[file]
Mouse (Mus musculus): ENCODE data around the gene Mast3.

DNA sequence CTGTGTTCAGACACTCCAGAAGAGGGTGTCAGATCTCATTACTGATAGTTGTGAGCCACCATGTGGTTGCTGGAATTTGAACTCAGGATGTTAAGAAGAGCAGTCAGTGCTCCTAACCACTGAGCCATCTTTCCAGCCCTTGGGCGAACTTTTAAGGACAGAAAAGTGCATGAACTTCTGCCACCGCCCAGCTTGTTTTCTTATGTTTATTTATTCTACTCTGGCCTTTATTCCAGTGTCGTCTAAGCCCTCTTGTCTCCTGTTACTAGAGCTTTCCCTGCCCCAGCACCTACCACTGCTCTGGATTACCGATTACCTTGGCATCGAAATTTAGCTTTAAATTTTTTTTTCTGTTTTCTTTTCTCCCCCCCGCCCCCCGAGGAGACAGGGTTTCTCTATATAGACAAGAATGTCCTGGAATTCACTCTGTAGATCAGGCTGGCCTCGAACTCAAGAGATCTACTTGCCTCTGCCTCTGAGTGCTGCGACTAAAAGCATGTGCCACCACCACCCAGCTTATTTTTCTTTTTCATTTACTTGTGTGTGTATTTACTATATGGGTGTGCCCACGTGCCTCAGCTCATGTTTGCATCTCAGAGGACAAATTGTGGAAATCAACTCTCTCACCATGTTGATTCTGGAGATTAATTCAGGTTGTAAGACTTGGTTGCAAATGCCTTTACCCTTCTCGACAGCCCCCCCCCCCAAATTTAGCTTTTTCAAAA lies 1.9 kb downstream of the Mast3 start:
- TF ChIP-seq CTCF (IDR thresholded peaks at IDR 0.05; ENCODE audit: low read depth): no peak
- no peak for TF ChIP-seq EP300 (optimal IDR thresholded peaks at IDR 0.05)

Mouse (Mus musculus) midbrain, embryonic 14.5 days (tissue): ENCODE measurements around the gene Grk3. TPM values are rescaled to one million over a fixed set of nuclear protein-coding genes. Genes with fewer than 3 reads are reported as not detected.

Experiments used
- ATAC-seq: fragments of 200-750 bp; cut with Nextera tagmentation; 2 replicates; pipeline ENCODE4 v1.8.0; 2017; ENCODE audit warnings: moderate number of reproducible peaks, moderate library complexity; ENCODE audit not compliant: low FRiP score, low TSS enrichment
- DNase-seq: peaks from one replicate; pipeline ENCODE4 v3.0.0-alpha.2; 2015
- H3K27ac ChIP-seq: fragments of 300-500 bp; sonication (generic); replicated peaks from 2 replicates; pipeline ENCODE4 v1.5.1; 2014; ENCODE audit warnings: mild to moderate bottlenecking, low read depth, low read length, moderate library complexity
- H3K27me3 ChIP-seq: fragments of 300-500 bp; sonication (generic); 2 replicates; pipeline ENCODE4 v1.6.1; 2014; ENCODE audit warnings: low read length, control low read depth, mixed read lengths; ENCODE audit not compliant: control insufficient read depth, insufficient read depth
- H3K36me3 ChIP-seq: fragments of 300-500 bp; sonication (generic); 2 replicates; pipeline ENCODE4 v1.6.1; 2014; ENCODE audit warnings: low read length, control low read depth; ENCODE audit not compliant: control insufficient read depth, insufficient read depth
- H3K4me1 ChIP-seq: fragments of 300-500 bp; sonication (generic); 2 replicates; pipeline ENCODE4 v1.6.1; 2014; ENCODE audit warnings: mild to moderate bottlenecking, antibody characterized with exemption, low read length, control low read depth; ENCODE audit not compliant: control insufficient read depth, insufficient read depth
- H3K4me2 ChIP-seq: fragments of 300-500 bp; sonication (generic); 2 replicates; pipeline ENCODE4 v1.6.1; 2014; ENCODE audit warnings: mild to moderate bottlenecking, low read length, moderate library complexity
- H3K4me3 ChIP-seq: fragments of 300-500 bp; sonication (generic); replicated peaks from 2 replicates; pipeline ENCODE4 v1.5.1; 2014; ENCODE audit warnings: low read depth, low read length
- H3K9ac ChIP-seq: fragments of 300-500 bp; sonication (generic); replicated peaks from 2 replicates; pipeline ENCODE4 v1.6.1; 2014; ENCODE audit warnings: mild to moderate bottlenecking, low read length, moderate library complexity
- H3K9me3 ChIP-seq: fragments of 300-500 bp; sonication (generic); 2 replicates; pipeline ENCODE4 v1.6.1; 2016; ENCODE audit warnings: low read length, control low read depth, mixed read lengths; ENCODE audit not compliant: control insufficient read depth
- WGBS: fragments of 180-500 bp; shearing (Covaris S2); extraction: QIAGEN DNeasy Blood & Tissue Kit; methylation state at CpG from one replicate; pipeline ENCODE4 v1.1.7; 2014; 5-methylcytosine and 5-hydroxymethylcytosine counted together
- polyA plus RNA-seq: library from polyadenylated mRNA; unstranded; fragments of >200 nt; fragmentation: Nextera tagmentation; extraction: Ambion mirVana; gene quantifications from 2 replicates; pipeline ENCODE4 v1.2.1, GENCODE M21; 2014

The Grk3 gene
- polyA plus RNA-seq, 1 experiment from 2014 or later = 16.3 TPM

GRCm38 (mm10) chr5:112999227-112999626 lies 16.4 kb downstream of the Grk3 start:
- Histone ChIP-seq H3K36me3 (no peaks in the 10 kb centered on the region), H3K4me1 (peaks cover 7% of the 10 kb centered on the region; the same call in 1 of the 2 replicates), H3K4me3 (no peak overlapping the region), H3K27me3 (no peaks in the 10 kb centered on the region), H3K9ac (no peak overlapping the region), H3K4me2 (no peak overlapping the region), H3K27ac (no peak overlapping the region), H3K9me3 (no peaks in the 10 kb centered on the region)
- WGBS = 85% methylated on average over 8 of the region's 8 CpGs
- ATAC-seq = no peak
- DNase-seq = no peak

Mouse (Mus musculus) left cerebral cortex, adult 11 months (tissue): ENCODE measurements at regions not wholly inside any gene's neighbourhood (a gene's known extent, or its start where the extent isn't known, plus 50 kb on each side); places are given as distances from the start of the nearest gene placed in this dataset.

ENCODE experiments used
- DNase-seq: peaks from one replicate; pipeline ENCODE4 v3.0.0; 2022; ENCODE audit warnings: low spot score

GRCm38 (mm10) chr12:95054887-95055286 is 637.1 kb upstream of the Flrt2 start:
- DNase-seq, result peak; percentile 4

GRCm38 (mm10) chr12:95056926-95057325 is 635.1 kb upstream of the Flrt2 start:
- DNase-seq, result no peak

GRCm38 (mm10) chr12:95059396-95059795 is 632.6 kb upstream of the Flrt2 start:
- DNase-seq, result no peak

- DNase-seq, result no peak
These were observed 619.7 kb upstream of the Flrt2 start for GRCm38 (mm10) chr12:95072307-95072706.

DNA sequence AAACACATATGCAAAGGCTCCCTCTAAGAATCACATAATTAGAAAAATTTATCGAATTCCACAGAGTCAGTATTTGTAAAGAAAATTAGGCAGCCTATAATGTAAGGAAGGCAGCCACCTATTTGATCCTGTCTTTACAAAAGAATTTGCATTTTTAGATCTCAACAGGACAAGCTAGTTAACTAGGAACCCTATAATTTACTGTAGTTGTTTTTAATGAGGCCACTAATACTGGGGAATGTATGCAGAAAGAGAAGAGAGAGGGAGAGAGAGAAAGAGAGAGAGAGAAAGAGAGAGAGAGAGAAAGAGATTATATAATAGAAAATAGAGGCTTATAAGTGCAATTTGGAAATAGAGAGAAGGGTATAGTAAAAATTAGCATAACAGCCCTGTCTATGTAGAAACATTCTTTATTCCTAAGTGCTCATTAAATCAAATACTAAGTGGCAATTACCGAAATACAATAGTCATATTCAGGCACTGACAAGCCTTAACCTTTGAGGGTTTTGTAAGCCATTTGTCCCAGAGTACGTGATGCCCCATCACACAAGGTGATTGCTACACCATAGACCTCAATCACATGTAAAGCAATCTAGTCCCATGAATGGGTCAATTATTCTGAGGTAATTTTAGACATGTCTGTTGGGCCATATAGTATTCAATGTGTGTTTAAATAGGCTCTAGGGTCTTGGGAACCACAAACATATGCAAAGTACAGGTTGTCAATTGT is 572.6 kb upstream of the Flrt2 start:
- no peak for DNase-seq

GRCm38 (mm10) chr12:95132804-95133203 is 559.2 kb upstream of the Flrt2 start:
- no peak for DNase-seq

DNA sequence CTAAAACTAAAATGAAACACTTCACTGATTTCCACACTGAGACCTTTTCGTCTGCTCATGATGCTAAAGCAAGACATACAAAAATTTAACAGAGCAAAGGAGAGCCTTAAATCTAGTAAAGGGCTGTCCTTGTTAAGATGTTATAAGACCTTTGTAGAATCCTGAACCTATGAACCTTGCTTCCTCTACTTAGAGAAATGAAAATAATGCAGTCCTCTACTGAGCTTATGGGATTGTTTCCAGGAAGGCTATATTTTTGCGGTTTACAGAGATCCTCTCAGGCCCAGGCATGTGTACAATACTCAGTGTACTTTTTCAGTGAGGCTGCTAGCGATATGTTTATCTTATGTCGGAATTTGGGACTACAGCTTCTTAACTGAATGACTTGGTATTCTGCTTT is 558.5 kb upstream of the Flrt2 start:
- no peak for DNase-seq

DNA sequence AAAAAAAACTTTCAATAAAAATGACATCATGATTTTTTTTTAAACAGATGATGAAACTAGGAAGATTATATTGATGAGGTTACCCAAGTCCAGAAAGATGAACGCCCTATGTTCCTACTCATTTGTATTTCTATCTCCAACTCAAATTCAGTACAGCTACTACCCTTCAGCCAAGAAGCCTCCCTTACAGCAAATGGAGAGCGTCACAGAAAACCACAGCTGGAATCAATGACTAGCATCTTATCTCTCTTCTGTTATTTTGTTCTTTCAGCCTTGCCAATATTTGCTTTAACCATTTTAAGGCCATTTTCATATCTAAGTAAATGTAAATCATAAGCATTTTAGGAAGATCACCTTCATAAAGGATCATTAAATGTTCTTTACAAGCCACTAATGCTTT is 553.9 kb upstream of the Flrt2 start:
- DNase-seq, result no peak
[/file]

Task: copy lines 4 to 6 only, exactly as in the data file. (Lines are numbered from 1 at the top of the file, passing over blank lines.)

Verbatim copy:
- no peak for TF ChIP-seq EP300 (optimal IDR thresholded peaks at IDR 0.05)

Mouse (Mus musculus) midbrain, embryonic 14.5 days (tissue): ENCODE measurements around the gene Grk3. TPM values are rescaled to one million over a fixed set of nuclear protein-coding genes. Genes with fewer than 3 reads are reported as not detected.

Experiments used